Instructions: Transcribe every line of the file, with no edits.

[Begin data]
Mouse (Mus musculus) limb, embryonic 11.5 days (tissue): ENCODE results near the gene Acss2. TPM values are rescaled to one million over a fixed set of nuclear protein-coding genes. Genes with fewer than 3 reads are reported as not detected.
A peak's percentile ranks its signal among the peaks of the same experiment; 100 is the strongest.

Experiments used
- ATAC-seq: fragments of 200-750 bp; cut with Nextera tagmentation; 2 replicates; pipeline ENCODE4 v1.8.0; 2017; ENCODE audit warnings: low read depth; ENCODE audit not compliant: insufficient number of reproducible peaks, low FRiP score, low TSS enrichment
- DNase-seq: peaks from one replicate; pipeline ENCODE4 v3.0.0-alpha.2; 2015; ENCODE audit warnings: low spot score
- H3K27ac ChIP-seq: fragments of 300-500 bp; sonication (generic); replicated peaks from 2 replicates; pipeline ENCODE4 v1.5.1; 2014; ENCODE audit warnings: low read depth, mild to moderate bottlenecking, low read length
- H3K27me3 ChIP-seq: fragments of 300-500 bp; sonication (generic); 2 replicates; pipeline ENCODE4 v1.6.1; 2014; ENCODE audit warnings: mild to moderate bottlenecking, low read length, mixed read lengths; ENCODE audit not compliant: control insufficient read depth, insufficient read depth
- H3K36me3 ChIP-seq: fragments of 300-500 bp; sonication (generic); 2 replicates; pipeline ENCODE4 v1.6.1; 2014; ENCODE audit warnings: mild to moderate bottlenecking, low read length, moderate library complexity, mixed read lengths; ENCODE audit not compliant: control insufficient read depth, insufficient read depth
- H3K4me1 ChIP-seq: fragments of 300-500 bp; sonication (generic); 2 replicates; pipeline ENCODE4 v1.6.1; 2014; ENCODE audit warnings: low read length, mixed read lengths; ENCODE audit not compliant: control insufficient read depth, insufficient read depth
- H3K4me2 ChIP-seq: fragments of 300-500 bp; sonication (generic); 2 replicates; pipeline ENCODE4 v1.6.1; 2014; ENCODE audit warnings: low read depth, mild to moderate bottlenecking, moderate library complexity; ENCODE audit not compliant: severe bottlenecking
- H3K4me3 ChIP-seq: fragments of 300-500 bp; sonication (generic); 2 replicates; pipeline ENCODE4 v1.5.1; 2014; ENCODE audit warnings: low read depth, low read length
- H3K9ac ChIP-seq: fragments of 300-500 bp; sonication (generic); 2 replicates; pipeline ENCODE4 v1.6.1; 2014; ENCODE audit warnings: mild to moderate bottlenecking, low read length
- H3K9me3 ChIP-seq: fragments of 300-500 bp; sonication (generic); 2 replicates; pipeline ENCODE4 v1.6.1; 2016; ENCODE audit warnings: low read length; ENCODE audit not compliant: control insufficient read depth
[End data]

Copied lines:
Mouse (Mus musculus) limb, embryonic 11.5 days (tissue): ENCODE results near the gene Acss2. TPM values are rescaled to one million over a fixed set of nuclear protein-coding genes. Genes with fewer than 3 reads are reported as not detected.
A peak's percentile ranks its signal among the peaks of the same experiment; 100 is the strongest.

Experiments used
- ATAC-seq: fragments of 200-750 bp; cut with Nextera tagmentation; 2 replicates; pipeline ENCODE4 v1.8.0; 2017; ENCODE audit warnings: low read depth; ENCODE audit not compliant: insufficient number of reproducible peaks, low FRiP score, low TSS enrichment
- DNase-seq: peaks from one replicate; pipeline ENCODE4 v3.0.0-alpha.2; 2015; ENCODE audit warnings: low spot score
- H3K27ac ChIP-seq: fragments of 300-500 bp; sonication (generic); replicated peaks from 2 replicates; pipeline ENCODE4 v1.5.1; 2014; ENCODE audit warnings: low read depth, mild to moderate bottlenecking, low read length
- H3K27me3 ChIP-seq: fragments of 300-500 bp; sonication (generic); 2 replicates; pipeline ENCODE4 v1.6.1; 2014; ENCODE audit warnings: mild to moderate bottlenecking, low read length, mixed read lengths; ENCODE audit not compliant: control insufficient read depth, insufficient read depth
- H3K36me3 ChIP-seq: fragments of 300-500 bp; sonication (generic); 2 replicates; pipeline ENCODE4 v1.6.1; 2014; ENCODE audit warnings: mild to moderate bottlenecking, low read length, moderate library complexity, mixed read lengths; ENCODE audit not compliant: control insufficient read depth, insufficient read depth
- H3K4me1 ChIP-seq: fragments of 300-500 bp; sonication (generic); 2 replicates; pipeline ENCODE4 v1.6.1; 2014; ENCODE audit warnings: low read length, mixed read lengths; ENCODE audit not compliant: control insufficient read depth, insufficient read depth
- H3K4me2 ChIP-seq: fragments of 300-500 bp; sonication (generic); 2 replicates; pipeline ENCODE4 v1.6.1; 2014; ENCODE audit warnings: low read depth, mild to moderate bottlenecking, moderate library complexity; ENCODE audit not compliant: severe bottlenecking
- H3K4me3 ChIP-seq: fragments of 300-500 bp; sonication (generic); 2 replicates; pipeline ENCODE4 v1.5.1; 2014; ENCODE audit warnings: low read depth, low read length
- H3K9ac ChIP-seq: fragments of 300-500 bp; sonication (generic); 2 replicates; pipeline ENCODE4 v1.6.1; 2014; ENCODE audit warnings: mild to moderate bottlenecking, low read length
- H3K9me3 ChIP-seq: fragments of 300-500 bp; sonication (generic); 2 replicates; pipeline ENCODE4 v1.6.1; 2016; ENCODE audit warnings: low read length; ENCODE audit not compliant: control insufficient read depth